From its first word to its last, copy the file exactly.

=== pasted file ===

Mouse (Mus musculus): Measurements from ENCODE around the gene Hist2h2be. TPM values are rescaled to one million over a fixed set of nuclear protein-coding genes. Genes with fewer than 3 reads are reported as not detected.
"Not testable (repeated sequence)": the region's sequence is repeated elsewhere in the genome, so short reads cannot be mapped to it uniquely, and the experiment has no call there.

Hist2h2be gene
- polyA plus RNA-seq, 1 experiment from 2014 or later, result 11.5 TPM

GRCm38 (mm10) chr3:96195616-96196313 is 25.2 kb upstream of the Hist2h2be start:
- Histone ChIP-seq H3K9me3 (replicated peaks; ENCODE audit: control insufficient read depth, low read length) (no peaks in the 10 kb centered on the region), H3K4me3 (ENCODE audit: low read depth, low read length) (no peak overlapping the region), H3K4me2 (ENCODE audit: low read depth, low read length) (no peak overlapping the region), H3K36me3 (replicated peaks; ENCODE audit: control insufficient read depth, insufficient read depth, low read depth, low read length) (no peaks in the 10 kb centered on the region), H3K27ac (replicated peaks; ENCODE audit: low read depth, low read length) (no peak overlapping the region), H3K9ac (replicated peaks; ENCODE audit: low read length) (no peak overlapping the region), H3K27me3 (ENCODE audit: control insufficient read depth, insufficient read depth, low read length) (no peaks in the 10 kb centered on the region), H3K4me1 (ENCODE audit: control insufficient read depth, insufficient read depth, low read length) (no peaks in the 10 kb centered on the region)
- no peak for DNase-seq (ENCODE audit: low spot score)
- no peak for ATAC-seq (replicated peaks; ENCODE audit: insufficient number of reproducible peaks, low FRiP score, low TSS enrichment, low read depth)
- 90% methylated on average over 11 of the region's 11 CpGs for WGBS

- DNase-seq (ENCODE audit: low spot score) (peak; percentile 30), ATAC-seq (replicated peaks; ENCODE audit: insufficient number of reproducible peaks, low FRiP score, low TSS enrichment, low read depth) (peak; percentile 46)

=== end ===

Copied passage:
Mouse (Mus musculus): Measurements from ENCODE around the gene Hist2h2be. TPM values are rescaled to one million over a fixed set of nuclear protein-coding genes. Genes with fewer than 3 reads are reported as not detected.
"Not testable (repeated sequence)": the region's sequence is repeated elsewhere in the genome, so short reads cannot be mapped to it uniquely, and the experiment has no call there.

Hist2h2be gene
- polyA plus RNA-seq, 1 experiment from 2014 or later, result 11.5 TPM

GRCm38 (mm10) chr3:96195616-96196313 is 25.2 kb upstream of the Hist2h2be start:
- Histone ChIP-seq H3K9me3 (replicated peaks; ENCODE audit: control insufficient read depth, low read length) (no peaks in the 10 kb centered on the region), H3K4me3 (ENCODE audit: low read depth, low read length) (no peak overlapping the region), H3K4me2 (ENCODE audit: low read depth, low read length) (no peak overlapping the region), H3K36me3 (replicated peaks; ENCODE audit: control insufficient read depth, insufficient read depth, low read depth, low read length) (no peaks in the 10 kb centered on the region), H3K27ac (replicated peaks; ENCODE audit: low read depth, low read length) (no peak overlapping the region), H3K9ac (replicated peaks; ENCODE audit: low read length) (no peak overlapping the region), H3K27me3 (ENCODE audit: control insufficient read depth, insufficient read depth, low read length) (no peaks in the 10 kb centered on the region), H3K4me1 (ENCODE audit: control insufficient read depth, insufficient read depth, low read length) (no peaks in the 10 kb centered on the region)
- no peak for DNase-seq (ENCODE audit: low spot score)
- no peak for ATAC-seq (replicated peaks; ENCODE audit: insufficient number of reproducible peaks, low FRiP score, low TSS enrichment, low read depth)
- 90% methylated on average over 11 of the region's 11 CpGs for WGBS

- DNase-seq (ENCODE audit: low spot score) (peak; percentile 30), ATAC-seq (replicated peaks; ENCODE audit: insufficient number of reproducible peaks, low FRiP score, low TSS enrichment, low read depth) (peak; percentile 46)